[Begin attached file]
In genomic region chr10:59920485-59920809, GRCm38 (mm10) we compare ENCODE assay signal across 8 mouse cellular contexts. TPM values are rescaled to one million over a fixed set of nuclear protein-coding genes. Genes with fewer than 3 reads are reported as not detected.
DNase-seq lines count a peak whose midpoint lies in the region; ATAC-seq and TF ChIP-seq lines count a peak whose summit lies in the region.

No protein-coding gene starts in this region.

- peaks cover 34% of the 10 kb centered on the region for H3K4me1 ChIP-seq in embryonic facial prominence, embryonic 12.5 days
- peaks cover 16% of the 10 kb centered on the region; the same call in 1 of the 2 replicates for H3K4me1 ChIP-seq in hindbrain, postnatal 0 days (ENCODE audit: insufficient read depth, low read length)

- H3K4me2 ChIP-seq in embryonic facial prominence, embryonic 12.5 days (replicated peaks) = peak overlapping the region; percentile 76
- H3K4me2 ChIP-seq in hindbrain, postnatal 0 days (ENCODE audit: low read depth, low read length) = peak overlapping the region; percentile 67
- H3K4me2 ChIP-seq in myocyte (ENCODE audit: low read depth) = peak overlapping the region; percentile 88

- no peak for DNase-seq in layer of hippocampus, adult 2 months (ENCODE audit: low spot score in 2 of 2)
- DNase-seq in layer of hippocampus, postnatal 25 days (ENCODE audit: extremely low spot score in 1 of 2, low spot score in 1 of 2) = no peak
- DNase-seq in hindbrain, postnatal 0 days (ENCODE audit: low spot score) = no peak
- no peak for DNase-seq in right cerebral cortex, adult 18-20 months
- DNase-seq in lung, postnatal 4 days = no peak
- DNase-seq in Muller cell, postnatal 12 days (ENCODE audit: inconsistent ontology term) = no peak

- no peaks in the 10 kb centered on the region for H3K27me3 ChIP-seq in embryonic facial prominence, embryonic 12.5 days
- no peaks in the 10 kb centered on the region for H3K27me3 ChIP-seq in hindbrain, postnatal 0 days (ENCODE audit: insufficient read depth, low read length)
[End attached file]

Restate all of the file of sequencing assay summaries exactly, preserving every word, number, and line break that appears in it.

In genomic region chr10:59920485-59920809, GRCm38 (mm10) we compare ENCODE assay signal across 8 mouse cellular contexts. TPM values are rescaled to one million over a fixed set of nuclear protein-coding genes. Genes with fewer than 3 reads are reported as not detected.
DNase-seq lines count a peak whose midpoint lies in the region; ATAC-seq and TF ChIP-seq lines count a peak whose summit lies in the region.

No protein-coding gene starts in this region.

- peaks cover 34% of the 10 kb centered on the region for H3K4me1 ChIP-seq in embryonic facial prominence, embryonic 12.5 days
- peaks cover 16% of the 10 kb centered on the region; the same call in 1 of the 2 replicates for H3K4me1 ChIP-seq in hindbrain, postnatal 0 days (ENCODE audit: insufficient read depth, low read length)

- H3K4me2 ChIP-seq in embryonic facial prominence, embryonic 12.5 days (replicated peaks) = peak overlapping the region; percentile 76
- H3K4me2 ChIP-seq in hindbrain, postnatal 0 days (ENCODE audit: low read depth, low read length) = peak overlapping the region; percentile 67
- H3K4me2 ChIP-seq in myocyte (ENCODE audit: low read depth) = peak overlapping the region; percentile 88

- no peak for DNase-seq in layer of hippocampus, adult 2 months (ENCODE audit: low spot score in 2 of 2)
- DNase-seq in layer of hippocampus, postnatal 25 days (ENCODE audit: extremely low spot score in 1 of 2, low spot score in 1 of 2) = no peak
- DNase-seq in hindbrain, postnatal 0 days (ENCODE audit: low spot score) = no peak
- no peak for DNase-seq in right cerebral cortex, adult 18-20 months
- DNase-seq in lung, postnatal 4 days = no peak
- DNase-seq in Muller cell, postnatal 12 days (ENCODE audit: inconsistent ontology term) = no peak

- no peaks in the 10 kb centered on the region for H3K27me3 ChIP-seq in embryonic facial prominence, embryonic 12.5 days
- no peaks in the 10 kb centered on the region for H3K27me3 ChIP-seq in hindbrain, postnatal 0 days (ENCODE audit: insufficient read depth, low read length)